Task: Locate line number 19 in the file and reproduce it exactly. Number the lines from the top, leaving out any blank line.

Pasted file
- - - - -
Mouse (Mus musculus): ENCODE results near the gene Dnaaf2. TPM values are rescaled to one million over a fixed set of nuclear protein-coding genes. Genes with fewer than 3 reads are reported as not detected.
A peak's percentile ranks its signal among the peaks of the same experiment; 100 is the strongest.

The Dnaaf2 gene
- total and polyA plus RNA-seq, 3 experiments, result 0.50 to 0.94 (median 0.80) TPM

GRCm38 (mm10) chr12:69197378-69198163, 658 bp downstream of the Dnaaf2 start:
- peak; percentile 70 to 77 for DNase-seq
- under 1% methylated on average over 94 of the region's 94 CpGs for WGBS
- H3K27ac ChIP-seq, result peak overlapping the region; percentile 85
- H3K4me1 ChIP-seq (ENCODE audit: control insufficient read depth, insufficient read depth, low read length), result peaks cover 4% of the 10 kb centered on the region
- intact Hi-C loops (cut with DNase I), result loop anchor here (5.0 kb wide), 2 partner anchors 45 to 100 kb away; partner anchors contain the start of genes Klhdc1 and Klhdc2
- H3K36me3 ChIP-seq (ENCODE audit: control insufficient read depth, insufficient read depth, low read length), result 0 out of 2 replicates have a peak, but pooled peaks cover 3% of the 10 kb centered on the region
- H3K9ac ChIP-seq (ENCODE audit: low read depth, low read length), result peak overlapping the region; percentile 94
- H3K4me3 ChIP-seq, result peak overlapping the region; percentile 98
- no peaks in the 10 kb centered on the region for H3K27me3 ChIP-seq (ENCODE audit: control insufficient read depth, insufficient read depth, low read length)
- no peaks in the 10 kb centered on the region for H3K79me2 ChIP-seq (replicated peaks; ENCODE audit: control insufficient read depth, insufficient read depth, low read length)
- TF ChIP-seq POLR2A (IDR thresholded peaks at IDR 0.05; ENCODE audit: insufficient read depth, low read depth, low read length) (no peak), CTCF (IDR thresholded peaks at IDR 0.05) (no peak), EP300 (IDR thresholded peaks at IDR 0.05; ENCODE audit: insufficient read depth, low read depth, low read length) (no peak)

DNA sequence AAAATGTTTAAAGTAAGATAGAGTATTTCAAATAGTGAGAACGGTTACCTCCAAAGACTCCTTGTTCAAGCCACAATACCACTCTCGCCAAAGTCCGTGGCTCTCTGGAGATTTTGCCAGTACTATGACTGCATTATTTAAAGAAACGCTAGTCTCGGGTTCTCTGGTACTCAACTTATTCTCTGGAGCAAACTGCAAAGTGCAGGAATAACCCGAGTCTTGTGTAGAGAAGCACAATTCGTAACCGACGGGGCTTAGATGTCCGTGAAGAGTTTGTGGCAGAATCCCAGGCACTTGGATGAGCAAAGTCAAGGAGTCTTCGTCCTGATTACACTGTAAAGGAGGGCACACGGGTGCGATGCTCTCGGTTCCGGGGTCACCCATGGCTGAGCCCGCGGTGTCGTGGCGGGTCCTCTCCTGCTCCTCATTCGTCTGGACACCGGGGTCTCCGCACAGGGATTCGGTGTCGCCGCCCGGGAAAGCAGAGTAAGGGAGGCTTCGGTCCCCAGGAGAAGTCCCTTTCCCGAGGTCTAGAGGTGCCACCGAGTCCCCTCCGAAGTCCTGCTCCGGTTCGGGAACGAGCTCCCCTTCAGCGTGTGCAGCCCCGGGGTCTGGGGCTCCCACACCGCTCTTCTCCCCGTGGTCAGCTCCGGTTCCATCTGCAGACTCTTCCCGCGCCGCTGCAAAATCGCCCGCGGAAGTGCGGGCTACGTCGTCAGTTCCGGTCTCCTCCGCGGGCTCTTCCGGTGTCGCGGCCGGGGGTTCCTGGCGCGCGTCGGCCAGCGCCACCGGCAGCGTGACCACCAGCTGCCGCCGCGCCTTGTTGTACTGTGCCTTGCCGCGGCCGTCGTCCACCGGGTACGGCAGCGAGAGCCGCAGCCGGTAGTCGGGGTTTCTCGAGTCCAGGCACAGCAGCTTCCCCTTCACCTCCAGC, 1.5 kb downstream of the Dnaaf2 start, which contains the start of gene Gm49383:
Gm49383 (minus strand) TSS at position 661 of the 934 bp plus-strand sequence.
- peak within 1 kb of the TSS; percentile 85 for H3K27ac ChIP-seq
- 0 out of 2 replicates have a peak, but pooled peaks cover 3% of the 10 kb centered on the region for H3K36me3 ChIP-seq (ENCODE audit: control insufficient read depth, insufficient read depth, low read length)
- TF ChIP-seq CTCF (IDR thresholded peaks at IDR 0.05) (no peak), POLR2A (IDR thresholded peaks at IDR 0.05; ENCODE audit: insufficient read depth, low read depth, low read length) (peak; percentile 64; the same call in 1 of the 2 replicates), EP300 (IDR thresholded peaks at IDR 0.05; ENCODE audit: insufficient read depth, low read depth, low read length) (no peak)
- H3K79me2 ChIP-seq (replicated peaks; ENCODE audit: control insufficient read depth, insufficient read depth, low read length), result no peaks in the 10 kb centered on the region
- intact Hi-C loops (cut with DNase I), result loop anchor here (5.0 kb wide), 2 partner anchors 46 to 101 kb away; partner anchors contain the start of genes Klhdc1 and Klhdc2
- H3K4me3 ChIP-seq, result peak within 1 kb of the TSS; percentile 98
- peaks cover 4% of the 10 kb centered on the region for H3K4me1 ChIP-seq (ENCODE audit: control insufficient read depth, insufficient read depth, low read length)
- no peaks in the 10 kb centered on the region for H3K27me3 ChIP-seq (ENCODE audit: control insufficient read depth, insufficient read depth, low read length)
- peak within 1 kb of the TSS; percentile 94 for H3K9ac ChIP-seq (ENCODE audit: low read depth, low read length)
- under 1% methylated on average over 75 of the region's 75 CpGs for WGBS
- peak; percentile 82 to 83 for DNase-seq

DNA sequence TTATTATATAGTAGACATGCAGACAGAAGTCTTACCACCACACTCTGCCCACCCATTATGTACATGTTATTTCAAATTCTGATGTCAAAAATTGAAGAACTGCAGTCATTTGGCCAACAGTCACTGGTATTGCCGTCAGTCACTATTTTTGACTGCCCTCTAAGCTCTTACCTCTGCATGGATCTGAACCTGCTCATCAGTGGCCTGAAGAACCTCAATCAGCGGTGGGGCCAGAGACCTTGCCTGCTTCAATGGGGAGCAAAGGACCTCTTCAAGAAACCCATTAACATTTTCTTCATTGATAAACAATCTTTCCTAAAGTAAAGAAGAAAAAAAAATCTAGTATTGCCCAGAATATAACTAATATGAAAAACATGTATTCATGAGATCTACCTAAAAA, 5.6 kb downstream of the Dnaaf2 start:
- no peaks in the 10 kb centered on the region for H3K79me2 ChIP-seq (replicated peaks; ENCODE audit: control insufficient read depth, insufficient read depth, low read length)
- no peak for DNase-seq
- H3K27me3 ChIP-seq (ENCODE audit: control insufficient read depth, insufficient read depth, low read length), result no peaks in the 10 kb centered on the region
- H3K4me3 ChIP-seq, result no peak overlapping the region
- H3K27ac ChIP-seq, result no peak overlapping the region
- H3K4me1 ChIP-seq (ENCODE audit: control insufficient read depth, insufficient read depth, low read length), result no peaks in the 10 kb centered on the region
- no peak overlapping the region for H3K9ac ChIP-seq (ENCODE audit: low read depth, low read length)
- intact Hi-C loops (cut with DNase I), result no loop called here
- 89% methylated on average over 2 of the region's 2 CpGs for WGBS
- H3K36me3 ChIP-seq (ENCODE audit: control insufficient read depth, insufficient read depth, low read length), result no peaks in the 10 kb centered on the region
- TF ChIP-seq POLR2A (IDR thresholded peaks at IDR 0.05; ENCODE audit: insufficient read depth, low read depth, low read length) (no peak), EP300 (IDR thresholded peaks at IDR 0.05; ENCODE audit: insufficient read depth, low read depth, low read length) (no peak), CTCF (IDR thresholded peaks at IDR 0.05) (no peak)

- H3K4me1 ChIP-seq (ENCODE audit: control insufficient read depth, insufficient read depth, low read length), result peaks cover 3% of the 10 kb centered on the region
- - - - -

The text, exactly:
- peak within 1 kb of the TSS; percentile 85 for H3K27ac ChIP-seq